James Bond in 2015

The Season 1 finale! Revisit 2015, when the most recent Bond film came out on the tails of a series of revelatory spy films - and world events - that argued for 007's irrelevance.


This episode:

  • How the NSA shows up in mainstream entertainment
  • So many Bond themes
  • Melissa McCarthy showing the men (mostly Statham) how it’s done
  • Kingsman’s scathing class critique
  • Ilya Kuryakin and the demonized other
  • Bridge of Spies and the reality of spy craft
  • The wonders of Ilsa Faust
  • The murky waters of Sicario
  • A cameo appearance from HERCULES MULLIGAN!

The Death of Hercule Poirot

This episode contains spoilers for Murder on the Orient Express, And Then There Were None, and Curtain.


There are very few things in life that are truly once in a lifetime experiences. If you had picked up the New York Times on August 6, 1975 you would have experienced one of them. “Hercule Poirot Is Dead; Famed Belgian Detective.” It would have been the first time you had ever seen the Times honor a fictional person with an obituary, let alone on the front page. It would be the last time you would see it as well.

The date of Poirot’s death is August 6th 1975. That’s the date “his death was confirmed by Dodd, Mead, Dame Agatha’s publishers.”

The date of death is October 15th, 1975. That’s the date they “put out Curtain, the novel that chronicles his last days.”

The date of death is sometime in 1940. That’s when Agatha Christie locked Curtain, Poirot’s last case, in a vault with the promise that it wouldn’t be opened until her death, and then, knowing full well how her most famous detective would die, went on writing cases for Poirot for decades.

The date of death is never. Poirot was just in a cinema near you, his mustache more voluptuous then ever. A sequel has been promised. Perhaps Kenneth Brannagh will play Poirot for decades until he too sends the detective off with his own version of Curtain. And still… Poirot will live on. He will outlive us all.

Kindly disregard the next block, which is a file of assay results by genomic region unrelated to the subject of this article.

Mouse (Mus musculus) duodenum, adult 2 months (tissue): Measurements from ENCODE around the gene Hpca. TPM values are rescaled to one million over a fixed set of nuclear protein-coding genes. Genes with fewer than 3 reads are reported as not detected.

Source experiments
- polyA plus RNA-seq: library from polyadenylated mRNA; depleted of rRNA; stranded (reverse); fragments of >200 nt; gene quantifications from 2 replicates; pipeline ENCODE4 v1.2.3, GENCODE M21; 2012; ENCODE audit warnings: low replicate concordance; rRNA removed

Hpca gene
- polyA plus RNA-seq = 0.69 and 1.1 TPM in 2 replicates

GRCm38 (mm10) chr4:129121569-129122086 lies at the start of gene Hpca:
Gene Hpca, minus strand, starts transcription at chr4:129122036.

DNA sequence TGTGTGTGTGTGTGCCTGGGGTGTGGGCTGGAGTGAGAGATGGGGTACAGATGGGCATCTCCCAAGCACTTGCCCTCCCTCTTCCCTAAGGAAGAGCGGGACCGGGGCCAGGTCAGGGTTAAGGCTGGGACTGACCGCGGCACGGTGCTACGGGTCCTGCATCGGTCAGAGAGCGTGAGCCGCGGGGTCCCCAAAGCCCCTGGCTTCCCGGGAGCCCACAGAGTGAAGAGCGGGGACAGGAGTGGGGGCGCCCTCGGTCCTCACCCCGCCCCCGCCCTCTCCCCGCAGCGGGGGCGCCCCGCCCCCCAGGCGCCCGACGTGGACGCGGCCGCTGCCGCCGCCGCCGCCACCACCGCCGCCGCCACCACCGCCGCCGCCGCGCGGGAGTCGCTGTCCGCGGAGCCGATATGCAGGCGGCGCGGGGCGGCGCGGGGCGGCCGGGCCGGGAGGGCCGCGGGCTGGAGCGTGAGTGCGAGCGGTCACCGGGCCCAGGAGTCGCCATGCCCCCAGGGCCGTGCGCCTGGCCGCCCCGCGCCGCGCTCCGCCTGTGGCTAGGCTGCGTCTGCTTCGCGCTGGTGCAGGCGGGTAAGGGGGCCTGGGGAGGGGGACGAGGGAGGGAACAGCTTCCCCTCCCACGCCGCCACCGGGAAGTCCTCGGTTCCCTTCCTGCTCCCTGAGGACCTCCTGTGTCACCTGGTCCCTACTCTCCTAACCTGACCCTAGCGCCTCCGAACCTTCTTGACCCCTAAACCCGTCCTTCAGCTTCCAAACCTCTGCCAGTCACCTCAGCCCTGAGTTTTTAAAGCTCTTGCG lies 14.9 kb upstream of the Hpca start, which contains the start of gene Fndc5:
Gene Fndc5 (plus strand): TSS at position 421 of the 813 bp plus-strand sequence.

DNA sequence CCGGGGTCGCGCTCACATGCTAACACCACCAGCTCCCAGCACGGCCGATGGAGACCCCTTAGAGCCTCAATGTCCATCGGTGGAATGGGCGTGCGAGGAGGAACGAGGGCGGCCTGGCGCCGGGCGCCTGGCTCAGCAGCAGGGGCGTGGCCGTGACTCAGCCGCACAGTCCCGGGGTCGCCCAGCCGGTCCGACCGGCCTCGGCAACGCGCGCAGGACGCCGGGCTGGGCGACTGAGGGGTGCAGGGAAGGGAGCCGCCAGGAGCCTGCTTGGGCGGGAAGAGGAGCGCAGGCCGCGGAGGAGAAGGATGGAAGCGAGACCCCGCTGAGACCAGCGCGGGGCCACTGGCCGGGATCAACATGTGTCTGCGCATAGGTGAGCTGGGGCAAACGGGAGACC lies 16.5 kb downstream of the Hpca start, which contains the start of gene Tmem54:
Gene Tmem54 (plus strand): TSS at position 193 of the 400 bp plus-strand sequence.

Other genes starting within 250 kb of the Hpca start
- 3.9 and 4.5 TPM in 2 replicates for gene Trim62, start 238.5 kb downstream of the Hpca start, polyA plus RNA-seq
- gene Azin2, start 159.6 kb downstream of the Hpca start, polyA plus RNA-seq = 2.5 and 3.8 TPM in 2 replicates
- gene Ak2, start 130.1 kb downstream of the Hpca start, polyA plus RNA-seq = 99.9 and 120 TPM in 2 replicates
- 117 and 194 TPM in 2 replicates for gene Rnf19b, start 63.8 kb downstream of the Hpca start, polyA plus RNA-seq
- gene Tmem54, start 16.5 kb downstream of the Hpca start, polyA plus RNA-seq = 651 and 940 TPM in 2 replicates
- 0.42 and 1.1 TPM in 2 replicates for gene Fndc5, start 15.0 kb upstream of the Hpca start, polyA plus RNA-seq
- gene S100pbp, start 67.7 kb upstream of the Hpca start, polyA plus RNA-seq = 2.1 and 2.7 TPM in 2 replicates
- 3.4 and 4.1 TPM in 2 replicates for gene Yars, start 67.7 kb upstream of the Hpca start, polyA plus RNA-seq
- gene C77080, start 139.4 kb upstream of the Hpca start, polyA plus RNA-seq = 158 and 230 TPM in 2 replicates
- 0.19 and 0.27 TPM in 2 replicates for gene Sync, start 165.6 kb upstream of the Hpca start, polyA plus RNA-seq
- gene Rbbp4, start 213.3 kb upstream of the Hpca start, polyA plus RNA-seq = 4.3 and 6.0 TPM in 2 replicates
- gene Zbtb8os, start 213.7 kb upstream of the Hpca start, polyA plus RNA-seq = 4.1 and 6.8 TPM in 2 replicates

The Ghost Stories of M.R. James


You never know what your legacy is going to be.

There once was a scholar at Cambridge who dedicated probably 90% of his adult waking hours to scholarship - cataloging dusty old manuscripts, caring for fragile old artifacts, studying creaky old churches. He never married, never had children, never retired. In the other 10% of his time, for kicks, he wrote and recited stories… stories about bachelor scholars went looking for dusty old manuscripts, found fragile old artifacts, and poked around creaky old churches, and oh yeah, these things were all cursed and studying them meant confronting unspeakable horrors.

M.R. James is iconic because of what he did in those rare moments he wasn’t giving his heart and soul to academia - those nights and weekends when he smirked and wondered “How can I scare the crap out of my friends?”

Terry Pratchett's Discworld


I spent 28 apparently forlorn years without reading any Terry Pratchett outside of Good Omens. One month ago, my book club was reading his The Wee Free Men. And just like that, I was an acolyte. A convert. 

Which doesn't necessarily make Discworld an easy candidate for an Iconography episode. How does one map onto our world a fantasy world that rides around on the back of a turtle, where there is no London or England - or, to be more precise, where those places exist, but only in a magicless round world that’s kept in a glass sphere at Unseen University?

I went to the HisWorld exhibition at the Salisbury Museum to find out.


Here's the outfit referenced in the episode: "Black cane, with a silver head - literally a head, the head of his most famous character Death. Black satchel bag, black T-Shirt, black leather jacket, and crowning it all, the piece de resistance, the black Louisiana fedora. The cane and fedora, joining his round spectacles and white beard, would put one in mind of John Hammond, a kindly old dreamer with a twinkle in his eye. But this was John Hammond taking fashion tips from Ian Malcolm; be old-fashioned, fine… but spice it up with some darkness and danger."